New partnerships further radioisotope power plans

30 January 2024

Zeno Power's first full-scale radioisotope power systems will be fuelled by strontium-90 (Sr-90) material recycled from a legacy radioisotope generator under a new public-private partnership with the US Department of Energy Oak Ridge Office of Environmental Management (OREM). The company has also announced a partnership with Westinghouse to fabricate the heat sources for its systems.

BUP-500 is unloaded after being transported from storage at ORNL (Image: OREM)

Radioisotope power systems (RPSs) use the heat from radioisotope decay to generate power, and can be used to supply clean energy for applications in off-grid environments. The use of Sr-90 in RPSs is not new - but historical systems were heavy, which limited their applications. Zeno, established in 2018, says its key innovation is a novel design that increases the specific power of Sr-90 heat sources, enabling broad use of its RPSs in space and terrestrially.

The company demonstrated its first Sr-90 heat source at Pacific Northwest National Laboratory in October 2023, and aims to commercialise its technology by 2026. It intends to use the Sr-90 from the legacy equipment to deliver on contracts with the US Department of Defense (DOD).

The partnership with OREM will see Zeno use Sr-90 recovered from BUP-500 - short for Byproduct Utilisation Program - a 500-watt radioisotope thermal generator which was built in the mid-1980s at the Oak Ridge National Laboratory. The equipment was never deployed and had remained in storage at the Tennessee site. Prior to this new partnership, OREM had expected that it would remain in storage for another 30 years before it could be disposed of.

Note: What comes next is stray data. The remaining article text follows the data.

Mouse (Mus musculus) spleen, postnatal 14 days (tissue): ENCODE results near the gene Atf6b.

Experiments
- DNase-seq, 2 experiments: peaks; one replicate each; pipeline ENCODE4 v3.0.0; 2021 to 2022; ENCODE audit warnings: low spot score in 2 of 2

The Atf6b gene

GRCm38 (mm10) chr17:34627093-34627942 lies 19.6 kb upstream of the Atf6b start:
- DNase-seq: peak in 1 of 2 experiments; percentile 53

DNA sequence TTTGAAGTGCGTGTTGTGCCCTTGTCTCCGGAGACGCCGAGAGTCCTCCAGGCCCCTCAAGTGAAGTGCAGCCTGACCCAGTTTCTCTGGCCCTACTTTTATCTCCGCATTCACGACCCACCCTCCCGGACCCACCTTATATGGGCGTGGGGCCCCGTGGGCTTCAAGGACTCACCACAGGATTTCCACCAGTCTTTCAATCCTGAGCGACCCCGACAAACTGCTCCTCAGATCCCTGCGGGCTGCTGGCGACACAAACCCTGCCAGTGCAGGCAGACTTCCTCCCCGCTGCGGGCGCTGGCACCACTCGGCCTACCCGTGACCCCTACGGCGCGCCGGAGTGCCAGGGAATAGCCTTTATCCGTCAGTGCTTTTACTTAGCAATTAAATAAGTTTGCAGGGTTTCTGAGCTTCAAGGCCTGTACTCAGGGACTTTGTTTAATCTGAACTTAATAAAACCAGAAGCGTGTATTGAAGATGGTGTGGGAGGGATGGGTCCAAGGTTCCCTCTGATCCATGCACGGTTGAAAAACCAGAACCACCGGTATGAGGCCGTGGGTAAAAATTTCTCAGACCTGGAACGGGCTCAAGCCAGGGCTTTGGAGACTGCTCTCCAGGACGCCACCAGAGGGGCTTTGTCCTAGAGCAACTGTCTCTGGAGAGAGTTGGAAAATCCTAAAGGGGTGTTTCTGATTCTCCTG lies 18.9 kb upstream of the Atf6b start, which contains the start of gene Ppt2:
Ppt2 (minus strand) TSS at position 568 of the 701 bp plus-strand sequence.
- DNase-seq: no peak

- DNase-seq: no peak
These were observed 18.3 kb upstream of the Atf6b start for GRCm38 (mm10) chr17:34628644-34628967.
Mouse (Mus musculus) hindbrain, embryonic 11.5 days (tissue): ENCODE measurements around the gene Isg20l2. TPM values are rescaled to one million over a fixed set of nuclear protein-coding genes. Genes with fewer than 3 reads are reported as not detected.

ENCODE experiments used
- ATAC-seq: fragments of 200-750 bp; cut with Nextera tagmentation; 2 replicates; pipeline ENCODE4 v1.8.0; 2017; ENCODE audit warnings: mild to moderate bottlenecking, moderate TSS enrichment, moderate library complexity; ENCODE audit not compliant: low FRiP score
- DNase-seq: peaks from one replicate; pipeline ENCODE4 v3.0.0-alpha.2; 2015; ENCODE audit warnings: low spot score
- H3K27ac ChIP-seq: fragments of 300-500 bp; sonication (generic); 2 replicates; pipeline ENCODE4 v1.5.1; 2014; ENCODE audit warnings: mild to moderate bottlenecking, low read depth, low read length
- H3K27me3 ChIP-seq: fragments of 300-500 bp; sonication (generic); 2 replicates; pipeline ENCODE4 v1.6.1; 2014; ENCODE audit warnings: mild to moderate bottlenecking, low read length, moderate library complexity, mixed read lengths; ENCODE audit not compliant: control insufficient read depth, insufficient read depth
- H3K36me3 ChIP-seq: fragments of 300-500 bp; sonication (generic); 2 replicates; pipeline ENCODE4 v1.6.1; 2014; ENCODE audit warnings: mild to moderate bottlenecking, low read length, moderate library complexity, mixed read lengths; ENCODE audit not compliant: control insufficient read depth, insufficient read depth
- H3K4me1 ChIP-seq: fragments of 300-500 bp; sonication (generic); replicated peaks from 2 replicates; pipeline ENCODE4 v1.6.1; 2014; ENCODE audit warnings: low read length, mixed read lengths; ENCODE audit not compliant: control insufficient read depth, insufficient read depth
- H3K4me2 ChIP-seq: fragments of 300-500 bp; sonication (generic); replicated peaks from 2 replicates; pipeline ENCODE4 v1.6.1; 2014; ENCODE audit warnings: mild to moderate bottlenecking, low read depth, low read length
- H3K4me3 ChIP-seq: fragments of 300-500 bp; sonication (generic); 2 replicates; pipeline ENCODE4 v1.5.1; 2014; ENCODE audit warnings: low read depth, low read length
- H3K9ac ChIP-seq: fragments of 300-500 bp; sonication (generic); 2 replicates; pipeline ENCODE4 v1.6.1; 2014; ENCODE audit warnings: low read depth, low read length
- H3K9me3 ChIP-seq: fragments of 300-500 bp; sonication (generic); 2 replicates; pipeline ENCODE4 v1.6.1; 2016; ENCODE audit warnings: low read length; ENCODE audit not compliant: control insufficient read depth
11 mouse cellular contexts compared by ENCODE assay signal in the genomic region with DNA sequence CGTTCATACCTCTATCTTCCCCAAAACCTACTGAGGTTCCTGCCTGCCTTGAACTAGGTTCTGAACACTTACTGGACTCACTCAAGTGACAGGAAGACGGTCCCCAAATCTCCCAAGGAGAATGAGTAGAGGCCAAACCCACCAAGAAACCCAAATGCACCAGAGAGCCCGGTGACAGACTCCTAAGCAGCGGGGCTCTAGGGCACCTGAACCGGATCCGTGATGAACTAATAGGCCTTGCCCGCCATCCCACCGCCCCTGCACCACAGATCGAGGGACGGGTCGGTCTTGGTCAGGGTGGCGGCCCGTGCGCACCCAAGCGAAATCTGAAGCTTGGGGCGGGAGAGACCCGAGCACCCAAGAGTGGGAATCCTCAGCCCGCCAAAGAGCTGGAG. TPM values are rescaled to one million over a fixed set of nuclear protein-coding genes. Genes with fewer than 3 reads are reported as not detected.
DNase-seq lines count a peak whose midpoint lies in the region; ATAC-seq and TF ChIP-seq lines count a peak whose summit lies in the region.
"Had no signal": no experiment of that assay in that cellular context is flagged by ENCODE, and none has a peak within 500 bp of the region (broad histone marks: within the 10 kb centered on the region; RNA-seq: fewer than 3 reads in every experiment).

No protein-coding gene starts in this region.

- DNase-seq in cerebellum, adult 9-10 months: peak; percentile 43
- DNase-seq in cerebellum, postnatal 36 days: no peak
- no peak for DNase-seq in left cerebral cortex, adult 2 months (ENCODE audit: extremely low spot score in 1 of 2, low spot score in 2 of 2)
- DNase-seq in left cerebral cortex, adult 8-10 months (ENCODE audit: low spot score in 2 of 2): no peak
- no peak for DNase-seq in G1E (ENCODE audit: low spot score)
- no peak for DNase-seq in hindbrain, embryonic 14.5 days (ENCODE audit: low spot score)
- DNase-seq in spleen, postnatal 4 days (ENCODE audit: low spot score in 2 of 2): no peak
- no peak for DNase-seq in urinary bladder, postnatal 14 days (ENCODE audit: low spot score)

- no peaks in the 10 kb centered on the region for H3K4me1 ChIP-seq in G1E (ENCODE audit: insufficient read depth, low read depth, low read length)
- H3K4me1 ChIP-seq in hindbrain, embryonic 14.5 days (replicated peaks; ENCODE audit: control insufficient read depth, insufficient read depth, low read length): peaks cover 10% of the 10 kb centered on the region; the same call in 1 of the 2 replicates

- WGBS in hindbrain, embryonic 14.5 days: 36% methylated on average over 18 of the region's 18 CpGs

OREM and environmental cleanup contractor United Cleanup Oak Ridge (UCOR) recently transported the BUP-500 generator from the Tennessee lab to an out-of-state commercial nuclear facility for processing. The transfer will accelerate the demolition of the facility where it was previously stored, avoids the costs associated with disposal, and significantly reduces liability at ORNL, OREM said.

"This is a win-win scenario that's removing a significant source of radioactivity at a savings to taxpayers, while also supporting nuclear innovation," OREM Manager Jay Mullis said.

Zeno co-founder and CEO Tyler Bernstein said: "This public-private partnership enables us to transform legacy radioactive material into clean energy, enabling future national security and scientific missions. We appreciate the commitment and support of so many officials from DOE, OREM, and UCOR who made this partnership a reality."

The company says it has to date been awarded more than USD40 million in contracts from the DOD and NASA to deliver RPSs that will enable critical operations on the seabed, on orbit, and the surface of the Moon.

Westinghouse to fabricate heat sources

The partnership announcement came days after Zeno said it has selected Westinghouse Electric Company to process radioisotopes to fabricate the heat sources for its RPSs in an agreement Zeno described as a "significant milestone" for the commercialisation of its technology.

Bernstein (on the left) and Sumner mark the agreement between Zeno and Westinghouse (Image: Zeno Power)

"Working with Westinghouse, we will build the nuclear hardware for our RPSs to provide reliable power in the most critical domains of the 21st century - from the depths of the oceans to the surface of the Moon," Bernstein said.

"Westinghouse has a long history of building innovative nuclear technologies that provide safe, reliable and carbon-free power. Our relationship with Zeno Power aligns with our vision to expand the use of nuclear into new markets," Dan Sumner, President of Westinghouse Operating Plant Services, said.

Researched and written by World Nuclear News